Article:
Available to read online from ProPlay

The Pillowman
by Martin McDonagh
While still in his twenties, the Anglo-Irish playwright Martin McDonagh has filled houses in New York and London, been showered with the theatre world’s most prestigious accolades, and electrified audiences with his cunningly crafted and outrageous tragicomedies. With echoes of Stoppard and Kafka, his latest drama, The Pillowman, is the viciously funny and seriously disturbing tale of a writer in an unnamed totalitarian state who is interrogated about the gruesome content of his short stories and their similarities to a number of child-murders occurring in his town.
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The Play About the Baby
by Edward Albee
Ben Brantley, The New York Times: “Funny, harrowing dramatic fable … as explicit and concise a statement of what Mr. Albee believes as he is ever likely to deliver.”
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Playing With Fire
by David Edgar
What begins as a metro-versus-retro comedy of misunderstanding soon becomes a chilling drama about multicultural Britain. Racial tensions soar and good intentions have fatal consequences.
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The Plays of Josefina Niggli: Recovered Landmarks of Latino Literature
by Josefina Niggli (Editor), William Orchard (Editor)
Josefina Niggli (1910-1983) was one of the most successful Mexican American writers of the early twentieth century. Born of European parents and raised in Mexico, she spent most of her adult life in the United States, and in her plays and novels she aimed to portray authentic Mexican experiences for English-speaking audiences. Niggli crossed borders, cultures, and genres, and her life and work prompt interesting questions about race, class, gender, modernity, ethnic and national identity, and the formation of literary canons.
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Plays for Young People: Citizenship; Scenes from Family Life; Totally Over You
by Mark Ravenhill
Originally commissioned as part of the National Theatre Connections programme, these three plays were specifically written for teenagers and are ideal for young performers aged 13-25 years old. Written with greater warmth and humanity than you might expect from the author of such controversial works as Shopping and F***ing, Ravenhill’s plays for teenagers are compassionate, intelligent and not at all patronising.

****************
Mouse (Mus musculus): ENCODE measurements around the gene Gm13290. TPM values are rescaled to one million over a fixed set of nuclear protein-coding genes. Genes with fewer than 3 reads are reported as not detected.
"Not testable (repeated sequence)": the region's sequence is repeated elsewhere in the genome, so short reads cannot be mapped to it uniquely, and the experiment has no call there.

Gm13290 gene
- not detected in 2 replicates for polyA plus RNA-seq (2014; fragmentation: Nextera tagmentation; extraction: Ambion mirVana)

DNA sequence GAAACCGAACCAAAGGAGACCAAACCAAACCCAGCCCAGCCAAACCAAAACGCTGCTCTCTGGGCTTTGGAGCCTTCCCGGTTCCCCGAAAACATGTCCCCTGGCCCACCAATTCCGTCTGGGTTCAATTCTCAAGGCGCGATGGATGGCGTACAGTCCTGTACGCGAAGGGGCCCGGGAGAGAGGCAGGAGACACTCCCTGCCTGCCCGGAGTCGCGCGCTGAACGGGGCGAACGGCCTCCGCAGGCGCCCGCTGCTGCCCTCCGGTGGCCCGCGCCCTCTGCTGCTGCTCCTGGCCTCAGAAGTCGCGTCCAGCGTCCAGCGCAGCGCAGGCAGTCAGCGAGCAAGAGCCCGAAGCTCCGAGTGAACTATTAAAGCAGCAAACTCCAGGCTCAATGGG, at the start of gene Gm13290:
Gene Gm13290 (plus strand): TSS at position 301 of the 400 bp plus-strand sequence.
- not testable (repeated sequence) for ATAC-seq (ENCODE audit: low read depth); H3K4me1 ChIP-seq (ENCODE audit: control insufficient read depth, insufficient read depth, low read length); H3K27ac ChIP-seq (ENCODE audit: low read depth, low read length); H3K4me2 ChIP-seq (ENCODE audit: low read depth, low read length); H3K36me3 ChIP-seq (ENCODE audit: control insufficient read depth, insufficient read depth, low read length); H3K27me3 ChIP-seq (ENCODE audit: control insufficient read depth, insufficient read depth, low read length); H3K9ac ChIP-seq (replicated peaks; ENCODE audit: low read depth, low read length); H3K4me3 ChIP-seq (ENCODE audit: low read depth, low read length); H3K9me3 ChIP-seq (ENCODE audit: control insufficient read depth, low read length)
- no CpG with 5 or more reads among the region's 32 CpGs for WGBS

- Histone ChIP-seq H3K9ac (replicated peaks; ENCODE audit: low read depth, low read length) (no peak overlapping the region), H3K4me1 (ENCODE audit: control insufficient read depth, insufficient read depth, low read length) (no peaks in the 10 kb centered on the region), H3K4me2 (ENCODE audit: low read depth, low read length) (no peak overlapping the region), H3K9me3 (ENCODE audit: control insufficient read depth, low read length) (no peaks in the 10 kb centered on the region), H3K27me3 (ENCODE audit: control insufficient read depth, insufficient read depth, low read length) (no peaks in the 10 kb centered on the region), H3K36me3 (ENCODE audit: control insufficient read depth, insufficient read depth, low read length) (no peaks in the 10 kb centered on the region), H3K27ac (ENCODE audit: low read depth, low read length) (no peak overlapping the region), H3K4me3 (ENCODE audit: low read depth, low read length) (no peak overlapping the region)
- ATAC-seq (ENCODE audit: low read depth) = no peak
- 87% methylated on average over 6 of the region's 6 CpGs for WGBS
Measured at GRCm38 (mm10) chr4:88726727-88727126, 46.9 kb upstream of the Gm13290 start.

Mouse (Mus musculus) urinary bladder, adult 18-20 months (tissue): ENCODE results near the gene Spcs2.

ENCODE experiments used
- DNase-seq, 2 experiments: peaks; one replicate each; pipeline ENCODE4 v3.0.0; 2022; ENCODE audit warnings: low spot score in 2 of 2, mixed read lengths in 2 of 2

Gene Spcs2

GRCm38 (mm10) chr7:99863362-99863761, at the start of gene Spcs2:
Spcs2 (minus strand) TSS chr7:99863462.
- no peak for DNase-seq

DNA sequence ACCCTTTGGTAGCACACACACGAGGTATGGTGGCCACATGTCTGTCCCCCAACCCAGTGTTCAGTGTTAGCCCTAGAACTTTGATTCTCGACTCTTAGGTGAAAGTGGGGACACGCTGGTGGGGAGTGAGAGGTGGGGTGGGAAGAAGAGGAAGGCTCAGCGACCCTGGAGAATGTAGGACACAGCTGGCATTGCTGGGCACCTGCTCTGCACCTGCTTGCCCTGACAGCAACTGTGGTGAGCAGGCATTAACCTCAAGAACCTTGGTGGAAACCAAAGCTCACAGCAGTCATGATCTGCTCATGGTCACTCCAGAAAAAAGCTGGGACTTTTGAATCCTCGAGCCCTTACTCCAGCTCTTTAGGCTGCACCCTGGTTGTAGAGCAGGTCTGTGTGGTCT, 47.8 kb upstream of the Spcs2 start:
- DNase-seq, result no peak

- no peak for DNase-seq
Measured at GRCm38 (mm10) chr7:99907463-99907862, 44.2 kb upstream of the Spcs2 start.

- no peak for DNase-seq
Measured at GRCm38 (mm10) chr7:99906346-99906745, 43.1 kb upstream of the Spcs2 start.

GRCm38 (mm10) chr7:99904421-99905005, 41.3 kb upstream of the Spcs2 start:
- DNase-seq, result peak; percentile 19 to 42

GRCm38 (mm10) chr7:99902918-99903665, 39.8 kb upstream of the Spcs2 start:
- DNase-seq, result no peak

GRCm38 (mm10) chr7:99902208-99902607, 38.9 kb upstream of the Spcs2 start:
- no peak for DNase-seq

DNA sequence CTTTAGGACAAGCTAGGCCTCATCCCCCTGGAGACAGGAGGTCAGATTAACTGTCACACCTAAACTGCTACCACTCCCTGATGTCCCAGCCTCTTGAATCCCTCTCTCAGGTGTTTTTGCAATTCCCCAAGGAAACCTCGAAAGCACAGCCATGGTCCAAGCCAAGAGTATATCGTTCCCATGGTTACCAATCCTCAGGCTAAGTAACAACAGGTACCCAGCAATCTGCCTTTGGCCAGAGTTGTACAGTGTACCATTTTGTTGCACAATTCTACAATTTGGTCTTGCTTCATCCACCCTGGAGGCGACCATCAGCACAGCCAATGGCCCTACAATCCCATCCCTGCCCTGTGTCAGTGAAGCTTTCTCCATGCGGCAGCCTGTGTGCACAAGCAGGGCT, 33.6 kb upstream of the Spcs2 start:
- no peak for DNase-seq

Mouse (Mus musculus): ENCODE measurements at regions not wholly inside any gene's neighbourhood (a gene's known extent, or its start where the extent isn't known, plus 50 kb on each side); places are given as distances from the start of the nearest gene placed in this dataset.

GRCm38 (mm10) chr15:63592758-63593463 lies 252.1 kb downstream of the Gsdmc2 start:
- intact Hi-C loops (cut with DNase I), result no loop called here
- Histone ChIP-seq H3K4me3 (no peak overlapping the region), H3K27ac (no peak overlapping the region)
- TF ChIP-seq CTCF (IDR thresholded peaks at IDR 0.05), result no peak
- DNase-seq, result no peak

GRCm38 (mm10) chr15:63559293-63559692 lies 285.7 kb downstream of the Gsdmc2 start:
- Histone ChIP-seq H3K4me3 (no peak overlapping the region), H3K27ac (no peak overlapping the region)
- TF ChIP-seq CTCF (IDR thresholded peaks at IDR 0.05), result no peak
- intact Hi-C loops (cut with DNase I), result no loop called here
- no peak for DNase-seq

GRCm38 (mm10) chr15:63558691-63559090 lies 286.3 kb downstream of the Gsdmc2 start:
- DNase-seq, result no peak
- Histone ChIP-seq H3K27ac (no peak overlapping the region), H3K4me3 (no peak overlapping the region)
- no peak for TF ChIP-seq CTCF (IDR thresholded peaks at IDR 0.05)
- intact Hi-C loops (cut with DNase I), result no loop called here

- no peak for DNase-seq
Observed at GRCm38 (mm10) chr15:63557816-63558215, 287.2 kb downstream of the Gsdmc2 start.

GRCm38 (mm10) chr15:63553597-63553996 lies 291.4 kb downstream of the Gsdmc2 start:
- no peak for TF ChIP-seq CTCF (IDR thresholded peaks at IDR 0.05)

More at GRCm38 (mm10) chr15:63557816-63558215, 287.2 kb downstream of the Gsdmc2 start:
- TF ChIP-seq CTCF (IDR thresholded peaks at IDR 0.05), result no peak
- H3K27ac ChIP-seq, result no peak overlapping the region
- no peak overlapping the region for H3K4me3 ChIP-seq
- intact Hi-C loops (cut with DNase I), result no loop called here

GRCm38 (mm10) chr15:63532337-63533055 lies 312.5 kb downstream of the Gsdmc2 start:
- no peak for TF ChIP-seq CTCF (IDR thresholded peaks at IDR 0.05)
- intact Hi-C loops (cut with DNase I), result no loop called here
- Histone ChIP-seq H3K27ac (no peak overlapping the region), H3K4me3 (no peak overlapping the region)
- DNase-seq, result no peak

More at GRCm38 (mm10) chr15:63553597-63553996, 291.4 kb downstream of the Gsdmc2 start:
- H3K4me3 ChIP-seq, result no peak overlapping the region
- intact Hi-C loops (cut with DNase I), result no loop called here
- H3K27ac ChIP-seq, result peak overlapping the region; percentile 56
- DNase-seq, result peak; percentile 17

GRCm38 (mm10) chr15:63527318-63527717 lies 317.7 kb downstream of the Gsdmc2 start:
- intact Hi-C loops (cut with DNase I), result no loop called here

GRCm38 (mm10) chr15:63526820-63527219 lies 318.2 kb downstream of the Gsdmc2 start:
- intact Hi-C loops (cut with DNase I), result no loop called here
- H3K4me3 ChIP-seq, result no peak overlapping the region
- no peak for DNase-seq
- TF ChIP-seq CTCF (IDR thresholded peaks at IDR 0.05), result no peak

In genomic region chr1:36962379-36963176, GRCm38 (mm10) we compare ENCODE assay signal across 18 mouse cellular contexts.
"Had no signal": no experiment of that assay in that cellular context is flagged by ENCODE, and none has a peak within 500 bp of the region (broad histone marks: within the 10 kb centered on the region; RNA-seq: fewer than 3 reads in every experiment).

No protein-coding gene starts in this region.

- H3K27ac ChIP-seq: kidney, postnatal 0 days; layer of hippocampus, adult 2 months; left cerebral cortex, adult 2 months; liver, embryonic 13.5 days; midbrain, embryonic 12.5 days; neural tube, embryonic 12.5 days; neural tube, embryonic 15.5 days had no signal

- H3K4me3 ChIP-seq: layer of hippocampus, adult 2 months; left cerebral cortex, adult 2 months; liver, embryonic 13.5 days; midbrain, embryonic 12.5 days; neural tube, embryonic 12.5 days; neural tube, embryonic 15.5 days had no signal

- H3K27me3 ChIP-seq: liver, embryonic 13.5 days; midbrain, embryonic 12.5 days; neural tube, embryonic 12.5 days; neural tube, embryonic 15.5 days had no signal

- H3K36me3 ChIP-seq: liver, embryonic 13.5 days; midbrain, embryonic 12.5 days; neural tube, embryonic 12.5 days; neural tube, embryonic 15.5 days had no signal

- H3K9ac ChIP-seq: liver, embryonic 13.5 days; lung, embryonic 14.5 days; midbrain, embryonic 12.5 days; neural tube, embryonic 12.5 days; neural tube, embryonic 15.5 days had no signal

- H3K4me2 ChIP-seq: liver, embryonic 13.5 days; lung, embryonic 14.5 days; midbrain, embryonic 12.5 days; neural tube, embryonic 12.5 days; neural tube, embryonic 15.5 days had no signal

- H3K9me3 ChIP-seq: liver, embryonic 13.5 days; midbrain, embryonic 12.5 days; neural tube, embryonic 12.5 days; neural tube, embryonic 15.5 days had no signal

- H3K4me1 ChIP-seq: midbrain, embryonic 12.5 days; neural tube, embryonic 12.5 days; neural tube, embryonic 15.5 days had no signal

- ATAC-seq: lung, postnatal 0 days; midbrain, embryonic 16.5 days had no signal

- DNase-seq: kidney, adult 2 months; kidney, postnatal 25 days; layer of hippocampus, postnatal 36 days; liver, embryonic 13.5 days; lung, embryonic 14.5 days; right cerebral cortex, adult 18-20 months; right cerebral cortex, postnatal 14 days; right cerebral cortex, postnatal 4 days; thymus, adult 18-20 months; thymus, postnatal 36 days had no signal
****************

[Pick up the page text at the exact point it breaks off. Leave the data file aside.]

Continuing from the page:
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Playz From the Boom Box Galaxy: An Anthology from the Hip Hop Generation
by Robert Alexander (Editor), Kim Euell (Editor)
Plays from the Boom Box Galaxy collects works by many of the most exciting and influential hip-hop theater artists performing today. Robert Alexander is the author of 23 plays, including I Ain’t Yo’ Uncle, and is the co-editor of The Fire This Time anthology. Kim Euell is a well-known dramaturg who has worked at many theaters across the country on the development of new plays.
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The Play That Goes Wrong
by Various Authors
The Play That Goes Wrong is a farcical murder mystery, a play within a play, conceived and performed by award-winning company Theatre Mischief.
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Poliakoff Plays: 3: Caught on a Train; Coming in to Land; Close My Eyes
by Stephen Poliakoff
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Polish Joke and Other Plays
by David Ives
This collection brings together four full-length plays from the same dazzling pen that produced the one-act comic masterpieces of All in the Timing: Polish Joke, a young Polish-American’s trip through ethnic stereotypes; Don Juan in Chicago, in which a Renaissance innocent makes a deal with the devil, only to become a reluctant Latin lover; Ancient History, a comedy-drama about the holy war that breaks out when two people from two very different cultures fall in love; and The Red Address, the searing portrait of a man with a secret who is forced by tragedy into self-revelation.
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The Plum Tree
by Mitch Miyagawa
“[Japanese-Canadian internment] is still a painful and shameful subject for many people. But playwright Mitch Miyagawa revisits these issues with compassion in his eloquently written play…a few scenes are devastating, but The Plum Tree is ultimately a very hopeful and inspiring story.” — The Calgary Sun
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Poor Super Man: A Play With Captions
by Brad Fraser
Fraser’s “spiritual sequel” to his play “Unidentified Human Remains and the True Nature of Love.”
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Port Authority
by Conor McPherson
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Pounding Nails in the Floor With My Forehead